# Stargazing Working of a telescope ( help please)

1. Jul 3, 2011

### minhas

ok the thing is that i say that the light of an object reaches the telescope then we r able to see that object which means that if we r lookin to an object which is 100 light years away might not be there now, it was there 100 light years ago.

now my frend says that this is not the case. he is of the view that the modern telescopes actually covers the distance, like they show us what is happening right now, they give the real time images.

thankyou very much

2. Jul 3, 2011

### turbo

Your friend needs some guidance. It takes time for light to get here from distant objects, and the farther they are, the more time is involved. There are no real-time images available for objects at cosmological distances.

3. Jul 3, 2011

### MNIce

It depends on your chosen frame of reference. In the conventional, earth-based frame, viewing an object 100 light-years away will show you what happened there 100 years ago.* In the incoming photons' frame of reference, no time has passed since emission, so the view is real-time.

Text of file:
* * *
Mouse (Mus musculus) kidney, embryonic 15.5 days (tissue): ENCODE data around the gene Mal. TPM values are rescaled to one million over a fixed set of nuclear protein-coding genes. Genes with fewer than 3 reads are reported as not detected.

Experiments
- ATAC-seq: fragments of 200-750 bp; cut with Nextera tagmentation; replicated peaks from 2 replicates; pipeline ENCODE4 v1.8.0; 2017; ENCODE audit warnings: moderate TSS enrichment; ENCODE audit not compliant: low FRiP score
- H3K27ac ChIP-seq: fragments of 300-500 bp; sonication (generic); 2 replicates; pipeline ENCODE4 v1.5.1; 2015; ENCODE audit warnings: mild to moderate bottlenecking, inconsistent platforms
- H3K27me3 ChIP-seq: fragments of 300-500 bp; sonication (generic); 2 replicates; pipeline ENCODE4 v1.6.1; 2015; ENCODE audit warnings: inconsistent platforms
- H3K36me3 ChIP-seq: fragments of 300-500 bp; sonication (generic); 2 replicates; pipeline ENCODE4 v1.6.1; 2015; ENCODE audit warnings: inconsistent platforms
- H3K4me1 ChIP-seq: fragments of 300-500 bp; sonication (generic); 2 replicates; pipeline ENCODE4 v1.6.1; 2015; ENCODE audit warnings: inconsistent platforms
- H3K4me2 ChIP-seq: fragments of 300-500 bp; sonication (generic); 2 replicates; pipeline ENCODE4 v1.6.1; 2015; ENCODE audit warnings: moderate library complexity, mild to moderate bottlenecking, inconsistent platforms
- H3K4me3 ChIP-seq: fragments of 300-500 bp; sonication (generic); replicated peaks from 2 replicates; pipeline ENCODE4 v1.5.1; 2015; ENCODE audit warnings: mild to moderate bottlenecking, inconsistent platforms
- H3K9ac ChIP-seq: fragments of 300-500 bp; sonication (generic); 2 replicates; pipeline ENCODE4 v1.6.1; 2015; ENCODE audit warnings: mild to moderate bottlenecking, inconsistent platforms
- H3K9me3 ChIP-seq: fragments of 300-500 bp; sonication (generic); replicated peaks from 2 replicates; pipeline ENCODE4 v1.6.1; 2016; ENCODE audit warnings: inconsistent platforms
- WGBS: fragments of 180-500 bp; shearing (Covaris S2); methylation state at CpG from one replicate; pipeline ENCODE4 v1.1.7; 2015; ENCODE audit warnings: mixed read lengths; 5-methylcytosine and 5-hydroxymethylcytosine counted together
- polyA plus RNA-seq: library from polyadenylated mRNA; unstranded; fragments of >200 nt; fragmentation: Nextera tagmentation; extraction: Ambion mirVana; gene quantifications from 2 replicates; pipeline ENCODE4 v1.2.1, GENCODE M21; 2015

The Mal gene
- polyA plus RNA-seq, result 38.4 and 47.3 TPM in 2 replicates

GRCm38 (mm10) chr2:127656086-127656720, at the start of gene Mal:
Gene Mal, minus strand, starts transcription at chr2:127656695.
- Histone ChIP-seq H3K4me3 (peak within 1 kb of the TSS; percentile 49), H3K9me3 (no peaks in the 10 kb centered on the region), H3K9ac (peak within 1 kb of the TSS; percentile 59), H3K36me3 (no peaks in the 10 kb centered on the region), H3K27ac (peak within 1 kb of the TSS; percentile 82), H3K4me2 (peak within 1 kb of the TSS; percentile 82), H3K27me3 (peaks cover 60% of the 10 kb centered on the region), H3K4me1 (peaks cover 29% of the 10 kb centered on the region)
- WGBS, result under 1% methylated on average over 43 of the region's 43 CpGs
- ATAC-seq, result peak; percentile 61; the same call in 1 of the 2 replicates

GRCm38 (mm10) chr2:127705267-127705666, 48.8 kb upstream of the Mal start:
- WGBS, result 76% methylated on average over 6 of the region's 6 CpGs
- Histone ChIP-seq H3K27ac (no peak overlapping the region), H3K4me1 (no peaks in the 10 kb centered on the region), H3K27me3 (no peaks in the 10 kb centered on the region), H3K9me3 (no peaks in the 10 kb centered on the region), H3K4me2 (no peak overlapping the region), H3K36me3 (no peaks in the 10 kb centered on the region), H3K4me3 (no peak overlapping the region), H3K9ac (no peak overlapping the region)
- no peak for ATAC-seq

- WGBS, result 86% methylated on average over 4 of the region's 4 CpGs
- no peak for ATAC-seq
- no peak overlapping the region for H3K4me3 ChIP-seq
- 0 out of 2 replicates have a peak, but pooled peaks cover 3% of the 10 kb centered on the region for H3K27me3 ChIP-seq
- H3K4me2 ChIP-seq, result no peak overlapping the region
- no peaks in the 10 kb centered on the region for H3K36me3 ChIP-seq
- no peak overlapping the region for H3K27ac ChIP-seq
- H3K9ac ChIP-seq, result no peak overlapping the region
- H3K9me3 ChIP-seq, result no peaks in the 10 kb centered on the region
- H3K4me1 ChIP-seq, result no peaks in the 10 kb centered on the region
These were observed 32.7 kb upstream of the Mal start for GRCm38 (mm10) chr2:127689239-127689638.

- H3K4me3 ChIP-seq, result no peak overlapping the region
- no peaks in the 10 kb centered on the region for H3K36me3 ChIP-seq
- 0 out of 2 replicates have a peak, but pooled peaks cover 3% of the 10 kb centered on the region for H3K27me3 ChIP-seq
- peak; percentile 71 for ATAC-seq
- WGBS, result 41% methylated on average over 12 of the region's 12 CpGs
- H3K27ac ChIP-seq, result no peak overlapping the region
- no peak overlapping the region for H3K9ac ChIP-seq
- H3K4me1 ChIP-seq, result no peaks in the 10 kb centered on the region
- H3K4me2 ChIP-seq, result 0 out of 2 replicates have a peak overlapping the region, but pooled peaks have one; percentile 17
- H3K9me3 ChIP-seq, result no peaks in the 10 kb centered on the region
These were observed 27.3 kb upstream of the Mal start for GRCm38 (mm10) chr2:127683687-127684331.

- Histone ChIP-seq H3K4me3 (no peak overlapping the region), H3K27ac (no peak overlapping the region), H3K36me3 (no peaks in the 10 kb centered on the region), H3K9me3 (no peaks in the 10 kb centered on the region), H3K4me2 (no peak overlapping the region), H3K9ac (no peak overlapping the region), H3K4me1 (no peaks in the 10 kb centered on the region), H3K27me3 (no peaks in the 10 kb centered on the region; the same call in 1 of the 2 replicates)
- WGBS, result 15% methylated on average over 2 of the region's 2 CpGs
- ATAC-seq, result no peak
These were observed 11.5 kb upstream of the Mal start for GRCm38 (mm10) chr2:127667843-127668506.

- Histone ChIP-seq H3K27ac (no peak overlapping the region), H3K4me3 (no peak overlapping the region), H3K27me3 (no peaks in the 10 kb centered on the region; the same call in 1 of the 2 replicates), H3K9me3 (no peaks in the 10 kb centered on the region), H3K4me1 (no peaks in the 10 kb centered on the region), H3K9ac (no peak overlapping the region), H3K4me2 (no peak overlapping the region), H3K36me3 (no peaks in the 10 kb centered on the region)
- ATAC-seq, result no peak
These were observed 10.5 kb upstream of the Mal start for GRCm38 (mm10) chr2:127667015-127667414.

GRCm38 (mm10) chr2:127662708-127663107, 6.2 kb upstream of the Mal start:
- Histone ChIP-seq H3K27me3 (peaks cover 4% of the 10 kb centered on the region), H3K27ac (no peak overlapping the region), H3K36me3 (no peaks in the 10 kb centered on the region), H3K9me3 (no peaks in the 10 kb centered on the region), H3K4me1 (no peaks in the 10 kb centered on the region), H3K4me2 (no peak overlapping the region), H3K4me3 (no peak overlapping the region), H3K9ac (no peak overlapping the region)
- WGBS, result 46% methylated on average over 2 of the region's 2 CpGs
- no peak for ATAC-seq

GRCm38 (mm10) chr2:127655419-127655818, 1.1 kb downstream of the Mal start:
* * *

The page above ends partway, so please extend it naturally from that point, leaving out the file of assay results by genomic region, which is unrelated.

Since we can only measure the two-way speed of light (there and back again), it is quite possible within the Theory of Relativity to devise a consistent coordinate system in which the speed of light is infinity in one direction and 1/2 c in the other. So despite what others have said on this post, your friend isn't crazy, just different .

*The earth-based frame is usually the most convenient conceptually and mathematically, which is why it is conventional.

4. Jul 3, 2011

5. Jul 3, 2011

### DaveC426913

Good catch. No.

6. Jul 3, 2011

### Drakkith

Staff Emeritus
No, his friend is incorrect. Plain and simple. He wasn't even asking about frames of reference, but the only plausible one here is the frame from Earth anyways. His friend doesn't understand that light takes time to travel and will not arrive quicker simply because you use a telescope.

7. Jul 3, 2011

### DaveC426913

The best I can come up with to defend his friend is that...

Nope. Can't do it. You are correct; your friend is wrong*.

When we see Jupiter eclipse its moons, we see it at least 37 minutes after it happened. This lag must be factored in when calculating ephemera or they will get the wrong answers.

* However, I wonder if you need to listen to your friend more carefully. I wonder if there is more to his viewpoint than you're getting.